Business psychologist Adam Grant, the highest-rating professor at the famed Wharton School of the University of Pennsylvania, has been gaining increasing recognition for his book Give and Take, which suggests that giving is the secret to getting ahead.
Professor Grant is taking his own advice, with a service called Granted. Sign up, and he will send you a free monthly newsletter and videos on work and business. You can also assess your personal style of giving and taking on the site, and download the first chapter of the book.
Grant has consulted to companies like Google and Goldman Sachs. His advice to them is that they must change the way they hire, evaluate, reward and promote their staff.
What makes this message quite compelling is the fact that he supports somewhat New Age concepts as "karma" with convincing evidence, and advances reasons why sometimes tentative speakers are more convincing than assertive ones and why sales people who ask questions of their customers do better in the long run than those glib hard sellers.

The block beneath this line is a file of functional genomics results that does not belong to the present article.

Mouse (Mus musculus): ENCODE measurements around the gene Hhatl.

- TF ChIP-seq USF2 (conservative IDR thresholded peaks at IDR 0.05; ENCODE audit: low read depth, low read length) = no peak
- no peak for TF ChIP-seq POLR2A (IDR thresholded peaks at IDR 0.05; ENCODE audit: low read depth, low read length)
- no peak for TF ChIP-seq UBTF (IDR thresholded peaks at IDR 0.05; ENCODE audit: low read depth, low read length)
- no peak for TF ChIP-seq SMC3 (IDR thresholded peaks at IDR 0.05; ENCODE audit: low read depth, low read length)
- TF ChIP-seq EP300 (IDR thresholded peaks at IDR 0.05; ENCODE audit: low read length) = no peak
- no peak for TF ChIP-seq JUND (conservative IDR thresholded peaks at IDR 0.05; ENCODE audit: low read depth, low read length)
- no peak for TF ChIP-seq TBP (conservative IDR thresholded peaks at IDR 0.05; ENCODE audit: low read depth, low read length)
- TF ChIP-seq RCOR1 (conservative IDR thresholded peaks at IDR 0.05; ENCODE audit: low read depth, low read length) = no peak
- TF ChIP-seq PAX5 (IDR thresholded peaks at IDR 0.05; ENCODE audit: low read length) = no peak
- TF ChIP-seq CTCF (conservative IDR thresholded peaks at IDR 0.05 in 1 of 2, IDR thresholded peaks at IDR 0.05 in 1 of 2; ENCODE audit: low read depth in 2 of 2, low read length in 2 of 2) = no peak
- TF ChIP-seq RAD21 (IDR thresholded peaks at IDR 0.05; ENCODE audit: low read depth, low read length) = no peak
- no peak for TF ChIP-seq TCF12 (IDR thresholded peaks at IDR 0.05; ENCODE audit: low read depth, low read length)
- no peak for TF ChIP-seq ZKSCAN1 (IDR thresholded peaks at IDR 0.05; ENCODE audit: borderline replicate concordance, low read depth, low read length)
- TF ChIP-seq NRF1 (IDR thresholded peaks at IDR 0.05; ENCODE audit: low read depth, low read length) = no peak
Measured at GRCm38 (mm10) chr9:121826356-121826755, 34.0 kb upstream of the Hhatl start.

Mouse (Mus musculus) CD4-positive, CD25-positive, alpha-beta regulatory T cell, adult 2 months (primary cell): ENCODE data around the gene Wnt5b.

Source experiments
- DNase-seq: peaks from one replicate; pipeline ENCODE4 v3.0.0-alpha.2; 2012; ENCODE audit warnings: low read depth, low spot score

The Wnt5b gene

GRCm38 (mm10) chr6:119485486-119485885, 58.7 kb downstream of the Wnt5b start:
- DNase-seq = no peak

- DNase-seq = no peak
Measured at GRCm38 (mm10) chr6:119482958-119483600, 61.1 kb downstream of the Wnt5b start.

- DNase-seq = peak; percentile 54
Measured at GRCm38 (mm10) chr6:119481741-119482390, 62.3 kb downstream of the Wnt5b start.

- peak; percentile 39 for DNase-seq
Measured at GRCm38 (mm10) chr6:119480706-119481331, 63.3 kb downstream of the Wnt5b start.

His message essentially is that givers build strong networks and those they help tend to reward their generosity, sometimes years later.
He does warn, however, that one should take steps to avoid becoming a doormat ... having once been one himself. As a young diver, who gave so much help to his rivals that they ended up beating him in competition.
The givers who excel, he writes, are willing to ask for help when they need it.
"Successful givers are every bit as ambitious as takers and 'matchers' [who try to maintain a balance between giving and taking]. They simply have a different way of pursuing their goals."
And when givers succeed, he claims, it creates a ripple effect, enhancing the success of their colleagues.